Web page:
Immigration Reform 2013: Reform Will Promote Innovation in American Business
Imagine your country is in an economic recession. There are highly-skilled, potential job creators that industry is clamoring to get its hands on. And then, you decide to throw those people out. Sounds crazy, right? But that is exactly what current U.S. immigration policy does.
After completing college and earning advanced degrees, many of our foreign-born students in American universities are unable to continue living here when their student visas expire even though their skills are highly needed in the marketplace. More to the point, American taxpayers help subsidize tens of thousands of these immigrant students to help them learn high-demand skills in mathematics, sciences, etc., only to turn them away after they graduate to go and work for our competitors in China, India, and Europe!
Moreover, a study completed by the Kauffman Foundation has shown that immigrant-founded startups in the high-tech sector have floundered and are on the verge of decline. Silicon Valley has been hit the most, where 52.4% of the area’s startups were launched by foreigners in 2005 had that number slide to 43.9%this last year. In a country where immigrants account for almost a quarter of business owners, this isn’t a good sign.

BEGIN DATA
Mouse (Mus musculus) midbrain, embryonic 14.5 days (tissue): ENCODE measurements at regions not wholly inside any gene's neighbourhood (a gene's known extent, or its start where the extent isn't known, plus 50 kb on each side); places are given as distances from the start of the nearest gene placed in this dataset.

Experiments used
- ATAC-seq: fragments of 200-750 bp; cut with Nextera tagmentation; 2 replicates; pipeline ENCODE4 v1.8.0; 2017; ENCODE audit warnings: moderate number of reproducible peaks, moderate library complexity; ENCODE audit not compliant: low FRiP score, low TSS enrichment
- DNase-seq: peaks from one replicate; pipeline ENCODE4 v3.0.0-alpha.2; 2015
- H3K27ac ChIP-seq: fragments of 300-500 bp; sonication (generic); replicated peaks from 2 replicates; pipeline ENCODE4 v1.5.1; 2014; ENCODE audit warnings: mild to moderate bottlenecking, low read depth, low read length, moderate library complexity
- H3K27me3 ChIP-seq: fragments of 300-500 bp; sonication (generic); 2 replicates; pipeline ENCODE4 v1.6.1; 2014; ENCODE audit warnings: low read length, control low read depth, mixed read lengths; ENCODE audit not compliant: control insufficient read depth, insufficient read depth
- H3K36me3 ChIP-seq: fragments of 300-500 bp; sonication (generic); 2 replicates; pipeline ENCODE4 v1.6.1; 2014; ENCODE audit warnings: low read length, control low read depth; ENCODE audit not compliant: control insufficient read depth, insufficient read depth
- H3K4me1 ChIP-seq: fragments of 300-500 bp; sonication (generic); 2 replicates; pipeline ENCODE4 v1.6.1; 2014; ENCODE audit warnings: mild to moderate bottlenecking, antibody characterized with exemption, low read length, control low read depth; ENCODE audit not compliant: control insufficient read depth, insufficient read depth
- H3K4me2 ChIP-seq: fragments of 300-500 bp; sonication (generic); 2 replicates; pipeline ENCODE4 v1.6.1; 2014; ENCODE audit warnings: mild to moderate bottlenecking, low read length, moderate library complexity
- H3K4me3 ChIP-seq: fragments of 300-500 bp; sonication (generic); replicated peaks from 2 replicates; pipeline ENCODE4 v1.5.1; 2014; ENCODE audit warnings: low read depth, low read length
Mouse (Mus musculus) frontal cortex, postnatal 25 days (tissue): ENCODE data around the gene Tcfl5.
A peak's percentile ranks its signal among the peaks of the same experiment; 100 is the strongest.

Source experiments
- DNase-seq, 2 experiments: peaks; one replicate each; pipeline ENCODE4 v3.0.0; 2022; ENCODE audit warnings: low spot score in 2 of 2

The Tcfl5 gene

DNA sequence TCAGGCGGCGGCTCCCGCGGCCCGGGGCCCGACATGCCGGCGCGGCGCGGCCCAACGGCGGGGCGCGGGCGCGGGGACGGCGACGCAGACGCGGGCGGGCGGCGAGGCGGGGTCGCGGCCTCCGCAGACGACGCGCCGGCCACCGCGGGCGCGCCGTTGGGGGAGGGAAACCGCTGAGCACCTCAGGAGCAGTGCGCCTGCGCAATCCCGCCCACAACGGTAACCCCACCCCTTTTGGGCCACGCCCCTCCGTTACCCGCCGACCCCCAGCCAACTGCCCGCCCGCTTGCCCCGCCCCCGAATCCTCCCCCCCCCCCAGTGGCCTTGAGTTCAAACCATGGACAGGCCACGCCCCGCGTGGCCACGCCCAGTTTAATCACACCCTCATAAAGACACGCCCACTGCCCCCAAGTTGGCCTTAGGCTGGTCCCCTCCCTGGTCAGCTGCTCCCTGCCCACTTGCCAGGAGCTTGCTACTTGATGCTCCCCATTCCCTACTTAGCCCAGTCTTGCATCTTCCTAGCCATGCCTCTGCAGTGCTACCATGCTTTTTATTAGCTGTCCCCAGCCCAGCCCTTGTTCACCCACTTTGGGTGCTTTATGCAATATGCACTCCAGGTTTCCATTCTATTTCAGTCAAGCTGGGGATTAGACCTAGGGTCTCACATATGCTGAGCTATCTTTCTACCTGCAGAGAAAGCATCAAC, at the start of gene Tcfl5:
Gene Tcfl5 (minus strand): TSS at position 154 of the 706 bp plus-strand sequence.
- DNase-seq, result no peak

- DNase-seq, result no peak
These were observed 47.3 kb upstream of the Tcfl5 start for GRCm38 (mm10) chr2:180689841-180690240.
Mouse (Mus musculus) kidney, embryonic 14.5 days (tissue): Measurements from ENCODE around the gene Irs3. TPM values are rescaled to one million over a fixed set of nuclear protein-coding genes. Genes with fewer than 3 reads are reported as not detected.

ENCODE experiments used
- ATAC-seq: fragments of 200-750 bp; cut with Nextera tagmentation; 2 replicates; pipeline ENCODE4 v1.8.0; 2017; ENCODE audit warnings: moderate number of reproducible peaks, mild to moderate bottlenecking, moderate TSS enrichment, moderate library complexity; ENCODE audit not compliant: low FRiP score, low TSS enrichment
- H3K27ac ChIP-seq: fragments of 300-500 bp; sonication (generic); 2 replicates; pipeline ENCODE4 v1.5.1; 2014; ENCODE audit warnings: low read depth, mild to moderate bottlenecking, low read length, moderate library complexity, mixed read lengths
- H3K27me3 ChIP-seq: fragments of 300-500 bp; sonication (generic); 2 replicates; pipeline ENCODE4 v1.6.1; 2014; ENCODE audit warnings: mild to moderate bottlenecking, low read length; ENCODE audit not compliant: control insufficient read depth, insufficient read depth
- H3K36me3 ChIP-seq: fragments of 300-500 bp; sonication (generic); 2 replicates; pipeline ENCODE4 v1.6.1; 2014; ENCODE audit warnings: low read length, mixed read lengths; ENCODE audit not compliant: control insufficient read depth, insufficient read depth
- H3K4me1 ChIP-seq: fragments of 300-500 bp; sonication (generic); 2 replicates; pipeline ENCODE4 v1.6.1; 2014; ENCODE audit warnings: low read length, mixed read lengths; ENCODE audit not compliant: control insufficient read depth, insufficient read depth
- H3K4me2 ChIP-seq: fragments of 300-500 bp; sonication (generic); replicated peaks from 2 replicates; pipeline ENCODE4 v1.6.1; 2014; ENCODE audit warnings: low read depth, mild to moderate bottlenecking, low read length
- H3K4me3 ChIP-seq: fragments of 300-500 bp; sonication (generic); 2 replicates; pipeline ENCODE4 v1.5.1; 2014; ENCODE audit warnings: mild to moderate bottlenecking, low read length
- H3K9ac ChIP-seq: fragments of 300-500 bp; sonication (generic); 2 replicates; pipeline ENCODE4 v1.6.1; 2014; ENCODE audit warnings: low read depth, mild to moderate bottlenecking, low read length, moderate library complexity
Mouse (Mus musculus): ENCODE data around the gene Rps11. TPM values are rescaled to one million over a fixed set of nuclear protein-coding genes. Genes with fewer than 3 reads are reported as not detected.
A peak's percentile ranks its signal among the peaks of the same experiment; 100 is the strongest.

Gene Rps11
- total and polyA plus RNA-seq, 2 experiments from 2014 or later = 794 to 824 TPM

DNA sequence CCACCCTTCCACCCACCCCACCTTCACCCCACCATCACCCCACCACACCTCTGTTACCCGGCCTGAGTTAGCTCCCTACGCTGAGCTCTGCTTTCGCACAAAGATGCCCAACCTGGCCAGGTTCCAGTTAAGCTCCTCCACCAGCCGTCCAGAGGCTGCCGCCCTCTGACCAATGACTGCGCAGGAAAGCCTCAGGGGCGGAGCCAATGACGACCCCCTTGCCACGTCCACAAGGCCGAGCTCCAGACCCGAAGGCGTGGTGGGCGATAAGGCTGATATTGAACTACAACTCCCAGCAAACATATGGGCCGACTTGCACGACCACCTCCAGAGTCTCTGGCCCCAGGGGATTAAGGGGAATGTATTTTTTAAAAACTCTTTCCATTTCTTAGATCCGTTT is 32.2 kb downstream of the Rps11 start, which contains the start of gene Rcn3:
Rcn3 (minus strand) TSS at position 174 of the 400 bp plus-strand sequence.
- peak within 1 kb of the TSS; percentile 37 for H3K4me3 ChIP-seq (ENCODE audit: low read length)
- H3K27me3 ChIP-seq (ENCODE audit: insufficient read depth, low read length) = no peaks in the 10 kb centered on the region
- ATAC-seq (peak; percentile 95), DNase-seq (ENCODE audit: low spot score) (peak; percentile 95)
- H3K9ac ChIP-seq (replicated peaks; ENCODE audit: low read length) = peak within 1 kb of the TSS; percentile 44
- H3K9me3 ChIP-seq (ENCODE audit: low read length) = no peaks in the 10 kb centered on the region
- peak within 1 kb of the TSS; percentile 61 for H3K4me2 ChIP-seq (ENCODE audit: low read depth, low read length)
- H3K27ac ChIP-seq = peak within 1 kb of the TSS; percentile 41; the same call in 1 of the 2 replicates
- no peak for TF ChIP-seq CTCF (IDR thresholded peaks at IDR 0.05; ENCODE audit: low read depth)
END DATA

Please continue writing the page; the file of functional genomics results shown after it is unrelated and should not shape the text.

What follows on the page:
Unable to fill the thousands of positions they have open, most tech companies are now are calling for more foreign workers and an expansion to the number of H-1B visas granted each year. Companies such as Microsoft, Google, Intel, and Facebook have stepped up their efforts in seeking immigration reform since they can’t find enough viable domestic candidates to perform the duties they need done. Realizing this, policy makers and even former Republican presidential candidate Mitt Romney are saying that, “if someone’s got a PhD, particularly from a U.S. institute of higher learning, or even an accredited foreign institution, staple a green card to it.”
However, the high-tech industry isn’t the only one hurting due to current policies. Every year the farming and hospitality industry takes a hit when the number of annual legal visas hits the limit determined by the government. Unable to find willing native employees to work hard seasonal jobs in the fields or long hours cleaning, many employers have to hold back on economically beneficial activities or hire illegal immigrants and risk the wrath of the Immigration and Custom Enforcement agency (ICE).
As I’ve stated in a previous article, expanding our guest-worker program and removing arbitrary caps on the number of visas the government issues would relieve a lot of our country’s problems and help spur substantial market growth. For instance, the H-1B visas that are granted to foreign workers in highly-skilled, “specialty occupations” are currently capped at 65,000 per year and are quickly snatched up by desperate companies. Those who can’t grab them fast enough are left to stagnate and hold off on expanding their enterprise.